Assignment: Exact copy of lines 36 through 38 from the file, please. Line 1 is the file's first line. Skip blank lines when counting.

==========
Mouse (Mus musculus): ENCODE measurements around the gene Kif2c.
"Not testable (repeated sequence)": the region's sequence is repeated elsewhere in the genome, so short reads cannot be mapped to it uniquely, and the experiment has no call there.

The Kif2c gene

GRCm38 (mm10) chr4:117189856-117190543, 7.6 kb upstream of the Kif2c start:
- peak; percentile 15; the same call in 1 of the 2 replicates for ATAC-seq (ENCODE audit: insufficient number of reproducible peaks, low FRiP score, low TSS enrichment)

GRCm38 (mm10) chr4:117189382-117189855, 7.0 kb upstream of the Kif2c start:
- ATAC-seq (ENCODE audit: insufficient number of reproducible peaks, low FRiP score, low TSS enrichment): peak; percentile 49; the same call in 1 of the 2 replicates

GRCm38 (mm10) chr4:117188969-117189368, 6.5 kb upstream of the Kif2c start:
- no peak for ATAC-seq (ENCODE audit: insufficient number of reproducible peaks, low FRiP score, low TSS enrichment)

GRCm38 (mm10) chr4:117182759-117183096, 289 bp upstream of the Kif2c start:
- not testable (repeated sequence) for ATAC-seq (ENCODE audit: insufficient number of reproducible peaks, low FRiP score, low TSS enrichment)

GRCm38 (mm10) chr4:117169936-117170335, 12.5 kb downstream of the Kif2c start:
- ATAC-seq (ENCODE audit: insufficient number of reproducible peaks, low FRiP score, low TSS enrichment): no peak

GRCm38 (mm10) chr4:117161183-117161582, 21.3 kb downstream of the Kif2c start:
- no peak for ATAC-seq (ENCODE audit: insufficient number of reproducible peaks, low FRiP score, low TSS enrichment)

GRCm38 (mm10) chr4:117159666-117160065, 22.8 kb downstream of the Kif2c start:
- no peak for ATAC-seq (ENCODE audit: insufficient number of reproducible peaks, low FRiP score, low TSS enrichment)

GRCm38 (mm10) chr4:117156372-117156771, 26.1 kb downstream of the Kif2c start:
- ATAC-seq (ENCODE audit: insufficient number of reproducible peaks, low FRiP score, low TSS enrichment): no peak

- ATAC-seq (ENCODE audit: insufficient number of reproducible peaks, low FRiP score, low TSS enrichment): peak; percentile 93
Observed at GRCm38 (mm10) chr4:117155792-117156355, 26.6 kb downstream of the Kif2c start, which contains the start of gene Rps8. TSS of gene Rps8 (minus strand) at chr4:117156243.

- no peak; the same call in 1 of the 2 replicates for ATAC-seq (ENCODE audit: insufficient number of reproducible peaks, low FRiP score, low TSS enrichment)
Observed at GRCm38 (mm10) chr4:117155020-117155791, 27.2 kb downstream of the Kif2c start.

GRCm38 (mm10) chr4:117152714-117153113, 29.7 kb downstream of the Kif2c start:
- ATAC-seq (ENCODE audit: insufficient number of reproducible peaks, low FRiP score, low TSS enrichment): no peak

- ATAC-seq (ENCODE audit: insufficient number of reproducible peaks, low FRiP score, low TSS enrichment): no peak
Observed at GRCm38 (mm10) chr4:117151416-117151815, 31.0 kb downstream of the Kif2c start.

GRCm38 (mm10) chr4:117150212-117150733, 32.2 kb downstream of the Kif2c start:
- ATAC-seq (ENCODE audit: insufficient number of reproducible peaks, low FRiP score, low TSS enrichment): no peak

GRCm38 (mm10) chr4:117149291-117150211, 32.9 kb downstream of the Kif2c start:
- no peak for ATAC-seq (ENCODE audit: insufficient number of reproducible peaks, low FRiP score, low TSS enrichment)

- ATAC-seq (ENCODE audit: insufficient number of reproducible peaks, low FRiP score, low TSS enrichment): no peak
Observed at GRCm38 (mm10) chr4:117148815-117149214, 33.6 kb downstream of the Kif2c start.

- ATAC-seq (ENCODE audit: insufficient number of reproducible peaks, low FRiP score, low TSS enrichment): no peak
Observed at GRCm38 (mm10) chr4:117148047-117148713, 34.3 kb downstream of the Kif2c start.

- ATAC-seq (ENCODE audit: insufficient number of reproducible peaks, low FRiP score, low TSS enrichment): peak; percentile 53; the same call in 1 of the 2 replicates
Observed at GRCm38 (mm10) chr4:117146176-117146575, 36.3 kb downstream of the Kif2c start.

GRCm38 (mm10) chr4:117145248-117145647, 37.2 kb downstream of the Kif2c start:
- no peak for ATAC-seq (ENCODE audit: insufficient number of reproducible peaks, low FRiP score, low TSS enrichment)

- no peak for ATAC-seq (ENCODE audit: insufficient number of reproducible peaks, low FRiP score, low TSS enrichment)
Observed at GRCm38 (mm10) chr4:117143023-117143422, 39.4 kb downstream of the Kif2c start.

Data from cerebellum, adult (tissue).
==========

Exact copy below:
- ATAC-seq (ENCODE audit: insufficient number of reproducible peaks, low FRiP score, low TSS enrichment): peak; percentile 53; the same call in 1 of the 2 replicates
Observed at GRCm38 (mm10) chr4:117146176-117146575, 36.3 kb downstream of the Kif2c start.

GRCm38 (mm10) chr4:117145248-117145647, 37.2 kb downstream of the Kif2c start: